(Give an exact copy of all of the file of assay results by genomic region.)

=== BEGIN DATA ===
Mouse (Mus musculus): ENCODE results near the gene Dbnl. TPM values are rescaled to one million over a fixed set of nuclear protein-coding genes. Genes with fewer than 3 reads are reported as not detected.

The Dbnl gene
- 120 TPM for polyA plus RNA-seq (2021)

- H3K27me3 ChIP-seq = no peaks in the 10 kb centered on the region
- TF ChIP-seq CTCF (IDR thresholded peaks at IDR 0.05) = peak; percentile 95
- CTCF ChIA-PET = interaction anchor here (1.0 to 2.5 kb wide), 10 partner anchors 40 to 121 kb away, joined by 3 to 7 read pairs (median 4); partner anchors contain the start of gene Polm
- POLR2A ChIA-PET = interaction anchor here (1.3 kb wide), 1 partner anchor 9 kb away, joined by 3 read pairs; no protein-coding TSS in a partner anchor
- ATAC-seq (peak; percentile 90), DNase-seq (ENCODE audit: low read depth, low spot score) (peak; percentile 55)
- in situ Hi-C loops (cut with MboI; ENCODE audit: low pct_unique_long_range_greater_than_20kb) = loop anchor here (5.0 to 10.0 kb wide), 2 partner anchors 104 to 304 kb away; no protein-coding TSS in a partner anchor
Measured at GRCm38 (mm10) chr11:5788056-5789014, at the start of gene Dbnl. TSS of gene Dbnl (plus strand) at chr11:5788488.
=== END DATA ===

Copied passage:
Mouse (Mus musculus): ENCODE results near the gene Dbnl. TPM values are rescaled to one million over a fixed set of nuclear protein-coding genes. Genes with fewer than 3 reads are reported as not detected.

The Dbnl gene
- 120 TPM for polyA plus RNA-seq (2021)

- H3K27me3 ChIP-seq = no peaks in the 10 kb centered on the region
- TF ChIP-seq CTCF (IDR thresholded peaks at IDR 0.05) = peak; percentile 95
- CTCF ChIA-PET = interaction anchor here (1.0 to 2.5 kb wide), 10 partner anchors 40 to 121 kb away, joined by 3 to 7 read pairs (median 4); partner anchors contain the start of gene Polm
- POLR2A ChIA-PET = interaction anchor here (1.3 kb wide), 1 partner anchor 9 kb away, joined by 3 read pairs; no protein-coding TSS in a partner anchor
- ATAC-seq (peak; percentile 90), DNase-seq (ENCODE audit: low read depth, low spot score) (peak; percentile 55)
- in situ Hi-C loops (cut with MboI; ENCODE audit: low pct_unique_long_range_greater_than_20kb) = loop anchor here (5.0 to 10.0 kb wide), 2 partner anchors 104 to 304 kb away; no protein-coding TSS in a partner anchor
Measured at GRCm38 (mm10) chr11:5788056-5789014, at the start of gene Dbnl. TSS of gene Dbnl (plus strand) at chr11:5788488.